Today Rules, Linguistic competence vs. linguistic performance
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1 Today Rules, Linguistic competence vs. linguistic performance Design featuresAnimal communication vs. human languagePlease write down this url:petstar/videogallery/season3/ep309_winner.htmlReadings: 1.3,1.4;
2 Linguistic competence What we know when we ‘know’ a language.This knowledge is largely unconscious
3 How do we study linguistic competence? By observing a speaker’s linguistic performance.
4 Grammar Descriptive grammar Prescriptive grammar Describes the rules that govern what people do or can say (their “mental grammar”)Prescriptive grammarPrescribes rules governing what people should/shouldn’t say
5 Prescriptive rules “Don’t end a sentence w/ preposition!” “Don’t split infinitives!”“Don’t use double negatives!”
6 Descriptive rules are linguists’ attempt to represent your mental grammar. Descriptive rules are natural, followed intuitively, need not be taughtPrescriptive rules are not natural, must be learned by rote (in school)natural means:part of your mental grammar--your knowledge of language that allows you to produce grammatical utterances without thinking much about it.that part of your grammar made up of your internal phonetics, phonology, morph, synRemember that your book talks about three types of grammar: mental, descriptive, prescriptive
8 Design features Charles Hockett (1960) Characterize language, distinguish it from other communication systemsIf a system lacks even one feature, it is communication, not language
9 Design features Discreteness Arbitrariness Cultural transmission DisplacementInterchangeabilityProductivity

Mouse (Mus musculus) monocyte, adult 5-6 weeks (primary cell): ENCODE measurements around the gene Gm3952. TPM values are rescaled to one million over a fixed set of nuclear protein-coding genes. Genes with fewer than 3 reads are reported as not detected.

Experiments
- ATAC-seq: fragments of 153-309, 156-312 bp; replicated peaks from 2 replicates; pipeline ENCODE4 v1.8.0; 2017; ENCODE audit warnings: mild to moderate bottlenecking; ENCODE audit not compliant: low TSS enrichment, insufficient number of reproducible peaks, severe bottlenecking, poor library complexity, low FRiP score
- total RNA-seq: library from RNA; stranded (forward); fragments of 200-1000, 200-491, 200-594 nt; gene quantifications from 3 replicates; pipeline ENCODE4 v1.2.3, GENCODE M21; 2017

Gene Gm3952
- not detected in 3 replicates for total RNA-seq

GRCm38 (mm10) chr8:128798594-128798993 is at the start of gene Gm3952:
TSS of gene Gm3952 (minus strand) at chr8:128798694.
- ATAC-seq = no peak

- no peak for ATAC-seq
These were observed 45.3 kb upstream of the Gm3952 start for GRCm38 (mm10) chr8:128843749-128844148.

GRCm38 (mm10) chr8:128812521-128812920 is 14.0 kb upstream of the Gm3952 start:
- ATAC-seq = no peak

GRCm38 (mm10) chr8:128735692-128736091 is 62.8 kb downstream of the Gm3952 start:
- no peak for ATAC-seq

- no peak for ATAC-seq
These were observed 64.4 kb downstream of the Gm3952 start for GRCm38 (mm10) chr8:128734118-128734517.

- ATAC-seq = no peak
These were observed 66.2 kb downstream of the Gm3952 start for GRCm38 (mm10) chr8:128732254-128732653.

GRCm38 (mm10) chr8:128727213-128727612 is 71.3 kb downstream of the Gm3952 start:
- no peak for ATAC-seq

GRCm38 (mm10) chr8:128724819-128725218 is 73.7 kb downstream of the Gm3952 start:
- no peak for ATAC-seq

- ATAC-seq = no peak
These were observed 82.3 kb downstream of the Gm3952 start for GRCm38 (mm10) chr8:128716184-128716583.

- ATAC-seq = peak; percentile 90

10 DiscretenessLarger, complex messages can be broken down into smaller, discrete partse.g., [pat][tap][apt]pa t
11 ArbitrarinessThere is no (necessary) connection between the form of signal and its meaninge.g., ‘whale’ is small word for big animal, ‘microorganism’ is just the reverseOnomatopoeia, but…Rooster: cock-a-doodle-doo (Eng.); kokekokkoo (Jap.), kikirikí (Span.), cocorico (Fr.), ake-e-ake-ake (Thai)
12 Cultural transmission At least some aspect of communication system is learned from other userse.g., child of French-speaking parents will learn French
13 Displacement Ability to talk about things not present in space or time e.g.,
14 InterchangeabilityA user can both receive and broadcast the same signale.g., speaker can be listener and vice versa
15 ProductivitySpeakers can create infinite number of novel utterances that others can understande.g., “Little purple gnomesliving in my sock drawersaid, ‘Elvis lives’.”Elvis lives!!/
16 Vervet monkeys 3 alarm calls for different predators ‘snake’‘eagle’‘leopard’Young vervets make mistakes
17 Vervet communication Yes: No: Arbitrariness, Cultural transmission, InterchangeabilityNo:Displacement, Productivity, Discreteness
18 ‘Einstein’ the parrotAt home: Watch the following clip of Einstein the parrotWhat design features does he exhibit / fail to exhibit?
19 MultidimensionalityHuman language consists of several levels or dimensions of knowledgeused by linguists to separate language into areas of studynot entirely “modular” or discrete (e.g., phonetics and phonology inform each other)
20 Core SubfieldsPhonology: the study of how speech sounds pattern and how they are organized (i.e., the sound system)e.g., art, *rta (where ‘*’ = ungrammatical)
21 Core Subfields Morphology: the study of the formation of words. e.g., unhappiness un-happy-ness
22 Core Subfields Syntax: the study of the structure of sentences. e.g., She hit the man with a hammer.
23 Core Subfields Semantics: the study of meaning in language. Pragmatics: the study of how linguistic meaning depends on context.Semantics: Princess Bride’s inconceivable (lexical semantics)The boy kicked the ball. = The ball was kicked by the boy.Pragmatics: saying “yeah, right” as agreement vs. sarcastic disagreementJohn saw Mary. He said he liked her.